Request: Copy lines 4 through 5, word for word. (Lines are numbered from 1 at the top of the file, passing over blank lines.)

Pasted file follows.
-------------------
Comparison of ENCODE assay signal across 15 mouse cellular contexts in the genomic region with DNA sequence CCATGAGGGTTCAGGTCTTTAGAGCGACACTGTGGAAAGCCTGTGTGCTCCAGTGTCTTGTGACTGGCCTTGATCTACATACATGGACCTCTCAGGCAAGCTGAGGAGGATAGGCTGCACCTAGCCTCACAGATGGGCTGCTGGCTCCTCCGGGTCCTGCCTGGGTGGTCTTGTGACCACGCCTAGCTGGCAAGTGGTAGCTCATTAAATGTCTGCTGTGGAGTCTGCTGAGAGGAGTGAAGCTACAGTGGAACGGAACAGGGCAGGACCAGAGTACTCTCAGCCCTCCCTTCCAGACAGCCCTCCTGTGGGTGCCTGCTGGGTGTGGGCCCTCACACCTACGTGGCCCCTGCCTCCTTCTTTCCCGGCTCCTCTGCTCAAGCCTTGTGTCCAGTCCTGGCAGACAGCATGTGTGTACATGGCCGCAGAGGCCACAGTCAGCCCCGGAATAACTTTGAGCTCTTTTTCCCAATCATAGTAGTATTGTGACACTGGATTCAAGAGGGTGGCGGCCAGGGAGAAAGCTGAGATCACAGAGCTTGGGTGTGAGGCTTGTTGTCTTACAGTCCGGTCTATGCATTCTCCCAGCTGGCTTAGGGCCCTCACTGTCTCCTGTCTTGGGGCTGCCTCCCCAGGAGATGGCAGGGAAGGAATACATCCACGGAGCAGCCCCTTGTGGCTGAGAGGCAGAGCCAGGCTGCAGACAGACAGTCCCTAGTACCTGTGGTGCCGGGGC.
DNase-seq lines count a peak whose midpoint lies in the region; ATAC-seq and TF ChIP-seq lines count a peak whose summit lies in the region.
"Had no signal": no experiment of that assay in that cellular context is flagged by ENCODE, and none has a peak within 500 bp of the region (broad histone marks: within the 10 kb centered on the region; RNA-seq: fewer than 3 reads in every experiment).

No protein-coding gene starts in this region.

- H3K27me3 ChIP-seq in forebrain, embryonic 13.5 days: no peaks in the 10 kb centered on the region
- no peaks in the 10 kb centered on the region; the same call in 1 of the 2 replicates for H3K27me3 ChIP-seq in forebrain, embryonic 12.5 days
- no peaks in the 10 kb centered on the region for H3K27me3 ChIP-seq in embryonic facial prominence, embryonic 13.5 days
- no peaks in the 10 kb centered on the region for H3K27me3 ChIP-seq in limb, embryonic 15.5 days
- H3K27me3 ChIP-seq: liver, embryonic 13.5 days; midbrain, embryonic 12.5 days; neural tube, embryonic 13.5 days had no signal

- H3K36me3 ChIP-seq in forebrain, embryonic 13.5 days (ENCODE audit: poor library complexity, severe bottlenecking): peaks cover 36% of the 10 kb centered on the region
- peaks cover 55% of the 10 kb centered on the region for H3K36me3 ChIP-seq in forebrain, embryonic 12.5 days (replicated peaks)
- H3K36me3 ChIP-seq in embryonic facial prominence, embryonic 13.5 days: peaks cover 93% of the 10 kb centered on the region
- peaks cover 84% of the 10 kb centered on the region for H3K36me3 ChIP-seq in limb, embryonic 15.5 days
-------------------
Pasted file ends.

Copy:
No protein-coding gene starts in this region.

- H3K27me3 ChIP-seq in forebrain, embryonic 13.5 days: no peaks in the 10 kb centered on the region